Will Steve Jobs restore 'anti-gay' apps?
A group called “Manhattan Declaration” has written a letter to Steve Jobs to restore the “anti-gay” apps from the Apple store, the Manhattan Declaration blog said.
Apple said in a recent statement that it has removed the Manhattan Declaration apps from the apple store “because it violates our developer guidelines by being offensive to large groups of people.”
The app which was released in October was in the form of a questionnaire seeking a person's views about the same sex marriage. If the answer does not confirm to the group's viewpoint it promptly notifies that the answer is incorrect.
More than 7,730 signatures said, Apple has always been among the most progressive companies and earned a 100 percent rating from the Human Rights Campaign's Corporate Equality Index, and yet, the company has approved application that is offensive to Americans who support equality and free choice.”
Now Apple does not want this app which disturbed the groups that apparently support gay marriage and abortion. Also these groups claim that the Manhattan Declaration promotes “Homophobia” and its supporters are “anti-gay”.
The Manhattan Declaration app was accepted by Apple and rated as a 4+, meaning it contained no objectionable material. So, now the group wants it back.
In their blog, 'Manhattan Declaration' they have given few clarifications showing that they concede “disagreements” are not “gay-bashing”.
“Anyone who takes the time to read the Manhattan Declaration can see that the language used to defend traditional marriage, the sanctity of human life, and religious liberty is civil, non-inflammatory, and respectful,” the blog said.
The group clearly asked its subscribers to reject “disdainful condemnation” of those who disagree and declares that all people are worthy of respect, because all are loved by God.
The Manhattan Declaration movement started in 2009 with an endorsement from key Christian leaders in an attempt to counter efforts to marginalize Christian views about issues like sanctity of life, dignity of marriage as the union of one man and one woman, and religious liberty.
Now the group also is planning to take the help of social media to reach its more audience and get their support as their appeal shows: “We would love for you to write about this on Facebook and link to this page. If you aren’t already following us, CLICK HERE and become a Fan. Additionally, if you use Twitter, please follow our updates via @ManhattanDec and use the hashtag #mdec whenever you mention this story.” So much for their cause!
Star JonesStar Jones has admitted to having gastric bypass in 2003. According to Oprah.com, that year, Jones had ballooned to 307 pounds and was diagnosed as morbidly obese. She lost 160 pounds over three years, but denied for years before finally revealing that she had surgery.
Dichotomy of Main Street and Wall Street: PNC
The S&P 500 has now recovered more than 20 percent from the early March lows, but this certainly underscores the differences between Main Street and Wall Street, say the analysts at PNC.
The March employment report released last Friday was dismal at best. The payroll jobs report showed 663,000 job losses for the month and the unemployment rate increased to 8.5 percent. To put this in perspective, this is the highest unemployment rate since November 1983. It is almost certain to move higher in the coming months.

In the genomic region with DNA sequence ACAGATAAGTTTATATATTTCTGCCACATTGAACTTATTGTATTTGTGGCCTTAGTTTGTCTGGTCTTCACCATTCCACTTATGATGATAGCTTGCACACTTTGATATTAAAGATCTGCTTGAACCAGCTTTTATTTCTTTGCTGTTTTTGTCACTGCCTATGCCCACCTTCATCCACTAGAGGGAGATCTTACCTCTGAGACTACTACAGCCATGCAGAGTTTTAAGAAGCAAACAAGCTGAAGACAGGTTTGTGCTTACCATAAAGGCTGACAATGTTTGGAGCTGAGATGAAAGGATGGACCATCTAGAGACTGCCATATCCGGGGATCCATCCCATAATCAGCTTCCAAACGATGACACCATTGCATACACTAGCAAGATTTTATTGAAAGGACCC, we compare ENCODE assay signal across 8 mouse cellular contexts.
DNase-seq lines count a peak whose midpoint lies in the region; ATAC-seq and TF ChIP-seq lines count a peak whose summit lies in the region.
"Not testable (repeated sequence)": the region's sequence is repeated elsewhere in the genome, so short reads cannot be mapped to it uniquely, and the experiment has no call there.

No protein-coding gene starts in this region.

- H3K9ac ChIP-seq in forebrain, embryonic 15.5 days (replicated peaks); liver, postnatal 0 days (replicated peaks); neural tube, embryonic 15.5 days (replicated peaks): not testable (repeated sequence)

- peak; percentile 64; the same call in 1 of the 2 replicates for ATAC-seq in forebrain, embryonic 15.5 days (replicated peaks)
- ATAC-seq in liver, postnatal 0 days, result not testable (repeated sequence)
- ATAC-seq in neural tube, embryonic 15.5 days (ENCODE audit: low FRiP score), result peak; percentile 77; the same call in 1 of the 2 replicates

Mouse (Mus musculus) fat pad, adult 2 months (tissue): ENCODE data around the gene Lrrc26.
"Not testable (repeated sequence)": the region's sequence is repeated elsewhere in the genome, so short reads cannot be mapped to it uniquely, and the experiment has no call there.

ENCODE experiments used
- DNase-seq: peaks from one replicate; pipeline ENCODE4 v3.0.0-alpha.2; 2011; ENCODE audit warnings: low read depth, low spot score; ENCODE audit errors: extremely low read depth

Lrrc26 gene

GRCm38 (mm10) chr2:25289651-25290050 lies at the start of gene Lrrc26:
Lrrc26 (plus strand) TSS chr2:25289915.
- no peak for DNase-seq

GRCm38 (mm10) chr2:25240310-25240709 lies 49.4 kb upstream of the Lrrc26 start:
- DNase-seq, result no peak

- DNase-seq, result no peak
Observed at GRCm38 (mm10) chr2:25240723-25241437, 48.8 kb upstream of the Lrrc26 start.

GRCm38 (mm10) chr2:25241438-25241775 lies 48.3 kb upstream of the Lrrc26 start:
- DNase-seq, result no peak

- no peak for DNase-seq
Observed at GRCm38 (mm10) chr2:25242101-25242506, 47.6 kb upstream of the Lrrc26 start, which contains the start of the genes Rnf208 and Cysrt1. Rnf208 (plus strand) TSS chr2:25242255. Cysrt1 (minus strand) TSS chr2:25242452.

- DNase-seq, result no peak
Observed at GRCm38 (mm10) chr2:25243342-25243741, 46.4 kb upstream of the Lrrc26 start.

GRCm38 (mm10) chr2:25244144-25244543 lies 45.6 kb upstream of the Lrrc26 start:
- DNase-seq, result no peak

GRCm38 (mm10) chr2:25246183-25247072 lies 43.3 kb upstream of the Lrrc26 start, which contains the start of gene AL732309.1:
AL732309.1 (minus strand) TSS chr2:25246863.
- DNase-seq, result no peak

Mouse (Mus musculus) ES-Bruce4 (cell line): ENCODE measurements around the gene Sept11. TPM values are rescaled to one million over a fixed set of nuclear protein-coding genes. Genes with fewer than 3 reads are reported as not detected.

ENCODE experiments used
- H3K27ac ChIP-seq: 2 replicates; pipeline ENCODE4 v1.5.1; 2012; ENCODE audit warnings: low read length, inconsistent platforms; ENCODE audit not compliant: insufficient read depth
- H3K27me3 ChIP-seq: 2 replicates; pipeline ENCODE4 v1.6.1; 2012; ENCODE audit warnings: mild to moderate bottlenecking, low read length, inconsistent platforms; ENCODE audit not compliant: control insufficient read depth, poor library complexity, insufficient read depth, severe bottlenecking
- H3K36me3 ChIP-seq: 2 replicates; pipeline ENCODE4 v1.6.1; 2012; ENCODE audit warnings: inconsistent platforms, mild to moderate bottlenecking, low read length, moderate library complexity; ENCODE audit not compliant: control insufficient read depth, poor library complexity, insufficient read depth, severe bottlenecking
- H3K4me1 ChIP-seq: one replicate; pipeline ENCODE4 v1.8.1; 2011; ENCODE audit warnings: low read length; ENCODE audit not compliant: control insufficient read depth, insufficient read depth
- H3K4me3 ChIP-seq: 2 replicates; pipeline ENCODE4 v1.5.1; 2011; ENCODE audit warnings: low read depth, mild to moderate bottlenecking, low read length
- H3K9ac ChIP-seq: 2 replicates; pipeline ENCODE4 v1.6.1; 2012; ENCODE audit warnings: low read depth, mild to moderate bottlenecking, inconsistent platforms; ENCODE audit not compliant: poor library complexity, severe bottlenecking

Ironically, the one ray of hope in the report was the revision on January's payroll job losses from 598,000 to 741,000. Typically, job losses show a peak at some point during the downturn and perhaps this January revision will form that peak with the still dismal numbers for February and March showing at least a positive rate of change.
The stock market shrugged off the poor jobs data on Friday and posted a slight gain for the day, which brought the week's gains in the S&P 500 above 3 percent. Make no mistake that Main Street will continue to feel the impact of the economic downturn for some time, with U.S. GDP likely to fall 5 percent in the first quarter of 2009 and the decline almost certain to continue at least through the second quarter as unemployment continues to rise.
First-quarter earnings season is set to officially begin on Tuesday. This season should again reflect the economic weakness on Main Street-year-over-year earnings on the S&P 500 are expected to fall more than 34 percent.
For the first time in this earnings recession, every single sector of the S&P 500 is expected to show a year-over-year earnings decline. Perhaps more shocking is that seven out of ten sectors are expected to post double-digit earnings declines, with only Heath Care, Consumer Staples, and Utilities expected to limit the damage to the single digits.
Again, all is not lost. Low expectations are actually a positive for the stock market as opposed to Main Street. It may indeed be getting closer to the point where expectations are so low that companies are eventually able to exceed them, despite a brutal operating environment. In many respects stocks are likely to trade more on future earnings estimates rather than current results, which is logical, because 2009 should mark the trough of corporate earnings and investors should purchase companies for their future earnings not their past.
While there are some signs of what Federal Reserve Chairman Ben Bernanke termed green shoots of Spring in the economic recovery, there are no definitive signs of recovery in either the banking crisis or the economic downturn. Some economic data (housing sales and auto sales) have turned less negative, which is certainly welcome, but some portion of this so-called recovery is due to the fact that numerically it was difficult for the data to get much worse.
It is undoubtedly very positive that mortgage rates have fallen to a sub-5 percent level, which has spurred increased mortgage applications for both new purchases and refinancing. When combined with the decline in home pricing, these factors have conspired to drive housing affordability to extremely attractive levels. We find this tonic for the epicenter of the current crisis to be very heartening.